Home Cooking 30

Figs Figs Figs

Ellen | Jun 28, 200511:22 AM

It's fig time and I thought I'd repost a collection of chowhound suggestions I put together last year.

· Cut the stem of the figs and gently open like a flower and put in bowl. If the figs are huge then cut in half. Second, hand tear one bundle of basil leaves. Third, cut up fresh mozzarella (salted please) into one inch cubes. Fourth, tear off shreds of good prosciutto. Fifth, mix up the salad with a dressing made from good olive oil, white wine vinegar, honey, salt and pepper (all to your individual taste). It does not need a lot of dressing, but provides a heavenly array of flavors on the plate. This could have been dinner.

· Stem and cut figs in half lengthwise. Wrap in a half slice of Proscuitto (just to get a single layer of proscuitto), thread wrapped figs on a skewer. Drizzle with a little olive oil and balsamic vinegar and grill on low heat, just to heat it through.

· For dessert, cut fig in half again, and serve with fresh raspberries and honey sweetened mascarpone. A sprinkle of cinnamon in the mascarpone works.

· Slice figs and serve with premium coffee ice cream with a drizzle of sweetened espresso over it all.

· Spread half a fig with light Boursain cheese spread and topped it with a walnut. Lots a flavor and the nut stuck to the fig.

· A little cream cheese and a candied pecan on half a fig was good for a quick summer dessert.

· Halved and wrapped in thinly sliced pancetta, grilled, and served with bitter greens dressed with balsamic vinaigrette with a little balsamico for an extra hit.

· Halve and bake them at 400 or 425 with honey and orange juice drizzled over. Serve with a dollop of mascarpone or orange whipped cream.

· Homemade thin crust pizza with fig jam/preserves, cambonzola cheese and proscuitto - amazing!!! Throw the stone on the BBQ and have a pizza with all the summer pizza toppings - tomato, basil, grilled veggies, etc.

· Quarter figs, grill (or roast) them briefly, then push a small chunk of smoked fresh goat cheese into the fig and wrap with a bit of Serrano ham. The still-warm fig softens the ham slightly. For maximum eyes-rolling-back-in-head action, drizzle with a little real balsamico.

· Slice them in half. Put them in a toaster oven on dark for one or two cycles to roast them, make sure not to burn them. Use a vegetable grater to shave some Reggiano over them and make a Basalmic reduction and drizzle a little bit over them. Sweet, Sour, Salty, Nutty. Each bite is pure heaven. Serve them warm.

· Salad made with arugula and some water- or pepper-cress. Top with quartered figs, mild goat cheese and perhaps some toasted nuts. a drizzle of good balsamic and olive oil and you're set.

· Fig vodka: in a gallon jar, fill the bottom 1/4 or 1/5 of the jar with stemmed figs, and pour the vodka over. Let it hang out for a few months.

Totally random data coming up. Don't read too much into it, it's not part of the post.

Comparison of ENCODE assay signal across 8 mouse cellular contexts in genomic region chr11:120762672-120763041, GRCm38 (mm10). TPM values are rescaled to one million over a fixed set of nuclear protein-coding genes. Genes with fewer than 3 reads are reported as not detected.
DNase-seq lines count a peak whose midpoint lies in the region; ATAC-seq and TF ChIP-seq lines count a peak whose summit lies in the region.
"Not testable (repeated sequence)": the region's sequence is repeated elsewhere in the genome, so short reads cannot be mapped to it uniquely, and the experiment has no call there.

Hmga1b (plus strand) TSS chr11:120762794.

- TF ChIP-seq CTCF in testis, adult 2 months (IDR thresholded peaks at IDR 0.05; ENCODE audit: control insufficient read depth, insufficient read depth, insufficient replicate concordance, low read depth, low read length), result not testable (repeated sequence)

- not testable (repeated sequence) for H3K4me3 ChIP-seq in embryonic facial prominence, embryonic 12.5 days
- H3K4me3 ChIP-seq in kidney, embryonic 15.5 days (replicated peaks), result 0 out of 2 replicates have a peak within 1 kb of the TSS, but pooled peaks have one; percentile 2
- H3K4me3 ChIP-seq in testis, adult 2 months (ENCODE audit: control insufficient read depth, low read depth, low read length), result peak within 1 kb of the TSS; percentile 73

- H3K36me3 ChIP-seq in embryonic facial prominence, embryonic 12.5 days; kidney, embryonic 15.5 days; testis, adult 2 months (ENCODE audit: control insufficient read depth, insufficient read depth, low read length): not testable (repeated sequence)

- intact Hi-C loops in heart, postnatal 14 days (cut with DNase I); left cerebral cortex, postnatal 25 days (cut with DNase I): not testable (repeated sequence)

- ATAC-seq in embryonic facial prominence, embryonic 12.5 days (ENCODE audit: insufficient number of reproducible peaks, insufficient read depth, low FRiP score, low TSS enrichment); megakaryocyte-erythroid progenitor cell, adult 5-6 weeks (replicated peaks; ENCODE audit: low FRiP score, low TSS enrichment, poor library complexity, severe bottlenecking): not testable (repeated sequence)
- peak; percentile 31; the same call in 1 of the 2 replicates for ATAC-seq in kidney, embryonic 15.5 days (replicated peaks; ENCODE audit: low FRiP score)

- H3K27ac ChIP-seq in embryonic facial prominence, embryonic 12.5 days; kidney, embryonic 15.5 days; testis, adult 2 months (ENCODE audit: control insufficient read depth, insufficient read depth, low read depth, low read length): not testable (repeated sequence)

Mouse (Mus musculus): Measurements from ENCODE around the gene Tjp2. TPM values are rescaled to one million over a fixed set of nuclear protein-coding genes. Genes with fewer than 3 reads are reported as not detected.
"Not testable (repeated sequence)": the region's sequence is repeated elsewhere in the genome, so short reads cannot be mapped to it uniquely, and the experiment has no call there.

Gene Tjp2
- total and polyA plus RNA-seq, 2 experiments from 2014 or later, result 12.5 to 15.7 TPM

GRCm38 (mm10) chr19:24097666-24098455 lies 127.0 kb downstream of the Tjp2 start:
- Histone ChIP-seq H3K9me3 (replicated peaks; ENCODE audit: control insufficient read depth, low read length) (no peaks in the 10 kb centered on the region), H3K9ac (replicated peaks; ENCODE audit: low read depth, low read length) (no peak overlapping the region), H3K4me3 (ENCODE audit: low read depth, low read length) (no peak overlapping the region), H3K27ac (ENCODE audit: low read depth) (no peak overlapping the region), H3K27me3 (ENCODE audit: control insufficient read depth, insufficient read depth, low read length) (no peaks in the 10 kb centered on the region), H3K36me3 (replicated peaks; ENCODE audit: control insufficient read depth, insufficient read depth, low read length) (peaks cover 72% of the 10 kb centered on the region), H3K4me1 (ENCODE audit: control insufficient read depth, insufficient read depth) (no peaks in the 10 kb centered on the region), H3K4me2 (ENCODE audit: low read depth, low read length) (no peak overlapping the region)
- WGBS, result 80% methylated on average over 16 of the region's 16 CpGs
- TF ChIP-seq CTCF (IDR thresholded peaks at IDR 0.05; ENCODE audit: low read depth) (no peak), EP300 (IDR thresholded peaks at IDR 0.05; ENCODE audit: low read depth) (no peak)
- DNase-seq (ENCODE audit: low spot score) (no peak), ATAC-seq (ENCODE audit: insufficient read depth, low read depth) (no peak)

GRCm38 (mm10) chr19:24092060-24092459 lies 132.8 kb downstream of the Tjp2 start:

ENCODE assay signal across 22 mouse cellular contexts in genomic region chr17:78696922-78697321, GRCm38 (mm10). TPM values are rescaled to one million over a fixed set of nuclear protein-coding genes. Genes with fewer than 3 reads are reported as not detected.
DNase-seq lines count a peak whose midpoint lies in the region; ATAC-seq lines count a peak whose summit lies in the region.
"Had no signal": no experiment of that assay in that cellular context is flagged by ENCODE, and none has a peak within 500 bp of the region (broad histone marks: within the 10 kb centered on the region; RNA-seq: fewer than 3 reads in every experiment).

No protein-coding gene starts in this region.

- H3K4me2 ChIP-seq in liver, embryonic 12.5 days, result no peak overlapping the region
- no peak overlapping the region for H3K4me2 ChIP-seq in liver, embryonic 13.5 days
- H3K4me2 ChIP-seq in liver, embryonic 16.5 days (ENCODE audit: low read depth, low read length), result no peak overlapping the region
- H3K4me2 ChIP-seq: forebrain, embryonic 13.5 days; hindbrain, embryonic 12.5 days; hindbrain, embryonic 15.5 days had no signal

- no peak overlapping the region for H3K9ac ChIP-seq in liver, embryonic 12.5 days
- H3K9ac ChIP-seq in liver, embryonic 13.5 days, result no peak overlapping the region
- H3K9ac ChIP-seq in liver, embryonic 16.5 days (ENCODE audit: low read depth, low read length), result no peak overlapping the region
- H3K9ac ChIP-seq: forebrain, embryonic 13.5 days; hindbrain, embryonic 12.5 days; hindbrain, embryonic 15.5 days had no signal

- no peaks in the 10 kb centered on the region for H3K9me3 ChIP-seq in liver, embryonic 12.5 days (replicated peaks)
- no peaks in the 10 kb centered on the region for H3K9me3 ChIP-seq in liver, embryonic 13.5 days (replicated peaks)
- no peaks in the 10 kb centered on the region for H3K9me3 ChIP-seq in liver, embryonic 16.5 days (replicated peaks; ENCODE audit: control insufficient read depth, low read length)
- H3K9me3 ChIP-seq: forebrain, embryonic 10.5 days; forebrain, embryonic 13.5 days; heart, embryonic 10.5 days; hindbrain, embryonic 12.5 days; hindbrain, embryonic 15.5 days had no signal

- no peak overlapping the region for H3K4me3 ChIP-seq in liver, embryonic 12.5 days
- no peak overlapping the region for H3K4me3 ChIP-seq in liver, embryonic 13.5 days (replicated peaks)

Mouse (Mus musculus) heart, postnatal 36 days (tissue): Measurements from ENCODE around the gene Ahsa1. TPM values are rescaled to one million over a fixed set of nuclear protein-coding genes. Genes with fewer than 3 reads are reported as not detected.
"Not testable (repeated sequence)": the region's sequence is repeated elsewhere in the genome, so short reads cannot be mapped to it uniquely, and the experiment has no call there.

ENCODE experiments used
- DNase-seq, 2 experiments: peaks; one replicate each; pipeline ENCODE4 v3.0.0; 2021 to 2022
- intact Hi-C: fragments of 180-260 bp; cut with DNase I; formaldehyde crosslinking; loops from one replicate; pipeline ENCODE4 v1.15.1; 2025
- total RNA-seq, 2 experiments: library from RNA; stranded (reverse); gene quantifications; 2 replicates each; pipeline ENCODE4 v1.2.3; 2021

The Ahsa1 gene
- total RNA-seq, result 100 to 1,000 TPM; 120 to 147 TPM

· Make a fig-balsamic syrup. Simmer a bottle of good (not "special") balsamic (Fino) with several diced figs. Let it get slightly syrupy. strain to remove the seeds and rebottle - you can use this over vanilla ice cream and it's divine.

· Take a good crusty roll and put sliced figs, prosciutto, fontina cheese, arugula and a light drizzle of olive oil & balsamic.

· If in the mood for something sweet, try slicing the figs in half, dusting the tops with a small amount of sugar and putting them under the broiler for a few minutes. The caramelized fig flavor is amazing and you'll usually get a bit of fig "juice" that releases from the fruit and collects in the center of the fig half.

· Make a slightly tart raspberry coulis and place it at the bottom of a shallow bowl, top with a dollop of creme fraiche and some figs sautéed in a bit of butter and brown sugar so they were a bit caramelized.

Fig/Rhubarb Jam

1 lb finely cut unpeeled rhubarb
1/4 lb chopped, stemmed figs
3 tablespoon lemon juice

Cover with 1 lb sugar and let stand for 24 hours. Bring to a boil, and then simmer until thickened.

Fig Chutney

2 1/2 cups red wine vinegar 1/2 pound light brown sugar 1 onion, chopped 1/4 cup chopped fresh ginger 1 1/2 teaspoons yellow mustard seeds, 1/4 lemon, zested, 1/2 cinnamon stick 1 3/4 teaspoons salt 1/4 teaspoon ground allspice 1/8 teaspoon ground cloves 1 1/4 pounds firm, slightly under ripe fresh figs, rinsed, stems removed and halved

In a large saucepan combine the vinegar, sugar, onion, ginger, mustard seeds, lemon zest, cinnamon stick, salt, allspice, and cloves and bring to a boil. Reduce the heat to a simmer and cook until mixture is thickened and reduced by 2/3, forming a thick syrup. Add the figs and cook gently until the figs are very soft and beginning to fall apart and most of the liquid they've given off has evaporated, about 30 minutes.

Transfer the chutney to a non-reactive container and allow to come to room temperature before serving. The chutney may be made up to 3 weeks in advance and stored in the refrigerator in an airtight container. (Alternately, hot chutney may be ladled into hot sterilized canning jars and processed in a hot-water bath according to manufacturer's directions.)

Fig and Gorgonzola Quesadillas

I used dried figs but I don't see why fresh would not work as well. Just spread equal amounts of the cheese and chopped figs atop one tortilla and top with another. Brush both sides with a bit of olive oil. Grill over direct heat on both sides just briefly to get grill marks, move away from coals shut lid and heat about 2 to 3 minutes.